The ASA Learn to Swim Companion

For parents, carers, and anyone considering taking the plunge

Swimming when pregnant

Parents

Swimming when pregnant is safe and can help keep you in shape, relaxed and feeling good as your bump grows. Don’t let anyone tell you differently.

It offers a relatively weightless environment. Water can support up to 90% of your body’s weight, which means swimming when pregnant can offer you relief for half an hour!

A lot of women also find that swimming helps to ease swelling in their legs and feet, or even relieve sciatic pain because it’s such a great way to get the circulation going.

Also, evidence suggests that swimming can encourage your baby to get into the best position for labour. It is also great for stress busting.

Our guide to swimming when pregnant

With a little common sense there is no reason you shouldn’t continue to enjoy swimming right into your pregnancy. And to help we’ve put together this guide:

  1. Early in pregnancy, all strokes are suitable.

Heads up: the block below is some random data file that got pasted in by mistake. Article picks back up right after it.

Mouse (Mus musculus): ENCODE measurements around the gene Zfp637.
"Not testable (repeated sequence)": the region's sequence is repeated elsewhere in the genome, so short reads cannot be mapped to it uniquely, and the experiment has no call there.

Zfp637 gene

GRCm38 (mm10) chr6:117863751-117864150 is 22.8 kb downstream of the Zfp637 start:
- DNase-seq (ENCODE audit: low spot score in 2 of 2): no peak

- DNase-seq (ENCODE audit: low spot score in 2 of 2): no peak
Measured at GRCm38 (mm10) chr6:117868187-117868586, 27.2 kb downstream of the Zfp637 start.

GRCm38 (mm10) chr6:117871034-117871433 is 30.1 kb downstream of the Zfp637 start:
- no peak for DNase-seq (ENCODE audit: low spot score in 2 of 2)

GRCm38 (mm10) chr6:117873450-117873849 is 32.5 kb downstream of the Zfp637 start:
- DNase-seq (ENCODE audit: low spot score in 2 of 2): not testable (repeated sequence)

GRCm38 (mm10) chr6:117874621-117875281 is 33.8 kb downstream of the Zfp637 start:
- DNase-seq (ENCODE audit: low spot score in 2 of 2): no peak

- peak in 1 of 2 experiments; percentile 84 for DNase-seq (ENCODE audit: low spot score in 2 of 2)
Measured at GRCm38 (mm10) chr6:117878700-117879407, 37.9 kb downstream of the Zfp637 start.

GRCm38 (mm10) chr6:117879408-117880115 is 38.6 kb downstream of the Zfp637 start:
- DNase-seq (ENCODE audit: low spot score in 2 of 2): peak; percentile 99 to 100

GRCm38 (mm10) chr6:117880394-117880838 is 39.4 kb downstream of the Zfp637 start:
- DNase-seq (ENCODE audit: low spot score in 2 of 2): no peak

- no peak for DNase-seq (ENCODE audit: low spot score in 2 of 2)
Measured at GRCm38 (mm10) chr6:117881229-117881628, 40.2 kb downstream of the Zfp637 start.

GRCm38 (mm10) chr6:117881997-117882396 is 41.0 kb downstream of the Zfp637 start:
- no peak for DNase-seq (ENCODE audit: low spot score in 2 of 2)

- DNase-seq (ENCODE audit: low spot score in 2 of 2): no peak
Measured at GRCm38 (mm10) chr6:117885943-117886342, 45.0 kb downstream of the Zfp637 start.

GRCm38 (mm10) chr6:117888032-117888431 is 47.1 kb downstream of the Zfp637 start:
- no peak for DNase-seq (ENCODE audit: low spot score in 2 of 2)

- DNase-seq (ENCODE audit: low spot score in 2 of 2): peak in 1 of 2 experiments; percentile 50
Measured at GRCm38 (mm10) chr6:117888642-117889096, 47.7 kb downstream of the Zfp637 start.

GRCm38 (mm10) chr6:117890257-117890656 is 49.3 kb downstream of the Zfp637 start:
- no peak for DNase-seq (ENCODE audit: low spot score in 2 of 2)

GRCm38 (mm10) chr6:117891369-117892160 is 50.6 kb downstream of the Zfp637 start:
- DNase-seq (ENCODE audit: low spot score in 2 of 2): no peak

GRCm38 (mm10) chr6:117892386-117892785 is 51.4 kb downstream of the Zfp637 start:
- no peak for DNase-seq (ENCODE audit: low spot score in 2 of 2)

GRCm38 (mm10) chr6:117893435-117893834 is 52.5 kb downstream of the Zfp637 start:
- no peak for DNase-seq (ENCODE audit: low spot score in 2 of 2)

2. In late pregnancy, breaststroke may be beneficial as it promotes good posture and strengthening of the back and chest muscles.
  3. Backstroke is probably not such a good idea in late pregnancy as the baby may cause pressure on the main blood vessels in the abdomen.
  4. Remember to eat well as the calorie requirement for the same level of exercise increases in pregnancy. Provided your blood tests are satisfactory and you eat a well-balanced diet, there should be no need for additional supplementation.
  5. If training for more than 30 minutes or so, ensure you drink plenty of fluids supplemented with a little glucose. Your doctor or midwife will be able to advise you where necessary.
  6. If you ever feel light-headed, dizzy, breathless, notice an irregular heartbeat, experience lower abdominal pain or uterine contractions, bleed vaginally or lose fluids you should leave the water immediately and seek expert advice.
  7. If you have a history of recurrent miscarriage, ruptured membranes, early labour, a weak cervix, multiple pregnancies or heart and lung disease you may want to take advice from your midwife or doctor before starting a new swimming programme.
  8. Avoid diving off blocks and belly-flops. Expectant mothers may find tumble turns lead more easily to acid reflux into the mouth due to the rise in pregnancy hormones.

For more information about exercise during pregnancy generally head over the NHS website here.

Top